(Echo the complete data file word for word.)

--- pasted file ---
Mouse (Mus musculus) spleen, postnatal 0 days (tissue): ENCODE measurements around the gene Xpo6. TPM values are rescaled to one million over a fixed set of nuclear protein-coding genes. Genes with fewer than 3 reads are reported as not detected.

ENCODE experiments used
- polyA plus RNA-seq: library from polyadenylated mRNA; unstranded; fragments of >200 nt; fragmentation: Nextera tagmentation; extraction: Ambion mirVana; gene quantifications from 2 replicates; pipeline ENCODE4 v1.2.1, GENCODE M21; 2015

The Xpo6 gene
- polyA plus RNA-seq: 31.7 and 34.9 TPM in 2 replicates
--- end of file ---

Mouse (Mus musculus) spleen, postnatal 0 days (tissue): ENCODE measurements around the gene Xpo6. TPM values are rescaled to one million over a fixed set of nuclear protein-coding genes. Genes with fewer than 3 reads are reported as not detected.

ENCODE experiments used
- polyA plus RNA-seq: library from polyadenylated mRNA; unstranded; fragments of >200 nt; fragmentation: Nextera tagmentation; extraction: Ambion mirVana; gene quantifications from 2 replicates; pipeline ENCODE4 v1.2.1, GENCODE M21; 2015

The Xpo6 gene
- polyA plus RNA-seq: 31.7 and 34.9 TPM in 2 replicates